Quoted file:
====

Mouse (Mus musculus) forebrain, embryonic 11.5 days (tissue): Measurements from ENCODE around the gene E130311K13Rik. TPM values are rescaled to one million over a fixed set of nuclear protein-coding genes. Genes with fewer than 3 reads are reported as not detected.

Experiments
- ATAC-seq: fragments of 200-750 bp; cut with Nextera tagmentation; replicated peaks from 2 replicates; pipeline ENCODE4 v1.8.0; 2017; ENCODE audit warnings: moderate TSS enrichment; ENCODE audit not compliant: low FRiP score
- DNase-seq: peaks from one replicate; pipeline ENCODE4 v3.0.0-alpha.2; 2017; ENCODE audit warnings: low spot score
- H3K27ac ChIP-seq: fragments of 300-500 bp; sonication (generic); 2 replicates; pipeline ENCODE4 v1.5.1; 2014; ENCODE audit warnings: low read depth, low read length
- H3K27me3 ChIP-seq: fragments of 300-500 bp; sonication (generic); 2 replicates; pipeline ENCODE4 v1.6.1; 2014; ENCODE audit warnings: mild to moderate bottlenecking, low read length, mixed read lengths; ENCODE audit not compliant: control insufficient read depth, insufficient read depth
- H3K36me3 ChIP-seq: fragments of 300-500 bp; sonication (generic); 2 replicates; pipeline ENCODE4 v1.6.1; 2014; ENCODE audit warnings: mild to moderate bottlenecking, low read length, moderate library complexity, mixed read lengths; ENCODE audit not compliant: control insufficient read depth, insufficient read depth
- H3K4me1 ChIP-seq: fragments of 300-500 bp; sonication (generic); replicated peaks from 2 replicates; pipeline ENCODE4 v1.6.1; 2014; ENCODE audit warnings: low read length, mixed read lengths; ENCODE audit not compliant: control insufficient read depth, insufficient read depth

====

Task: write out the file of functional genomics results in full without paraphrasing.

Mouse (Mus musculus) forebrain, embryonic 11.5 days (tissue): Measurements from ENCODE around the gene E130311K13Rik. TPM values are rescaled to one million over a fixed set of nuclear protein-coding genes. Genes with fewer than 3 reads are reported as not detected.

Experiments
- ATAC-seq: fragments of 200-750 bp; cut with Nextera tagmentation; replicated peaks from 2 replicates; pipeline ENCODE4 v1.8.0; 2017; ENCODE audit warnings: moderate TSS enrichment; ENCODE audit not compliant: low FRiP score
- DNase-seq: peaks from one replicate; pipeline ENCODE4 v3.0.0-alpha.2; 2017; ENCODE audit warnings: low spot score
- H3K27ac ChIP-seq: fragments of 300-500 bp; sonication (generic); 2 replicates; pipeline ENCODE4 v1.5.1; 2014; ENCODE audit warnings: low read depth, low read length
- H3K27me3 ChIP-seq: fragments of 300-500 bp; sonication (generic); 2 replicates; pipeline ENCODE4 v1.6.1; 2014; ENCODE audit warnings: mild to moderate bottlenecking, low read length, mixed read lengths; ENCODE audit not compliant: control insufficient read depth, insufficient read depth
- H3K36me3 ChIP-seq: fragments of 300-500 bp; sonication (generic); 2 replicates; pipeline ENCODE4 v1.6.1; 2014; ENCODE audit warnings: mild to moderate bottlenecking, low read length, moderate library complexity, mixed read lengths; ENCODE audit not compliant: control insufficient read depth, insufficient read depth
- H3K4me1 ChIP-seq: fragments of 300-500 bp; sonication (generic); replicated peaks from 2 replicates; pipeline ENCODE4 v1.6.1; 2014; ENCODE audit warnings: low read length, mixed read lengths; ENCODE audit not compliant: control insufficient read depth, insufficient read depth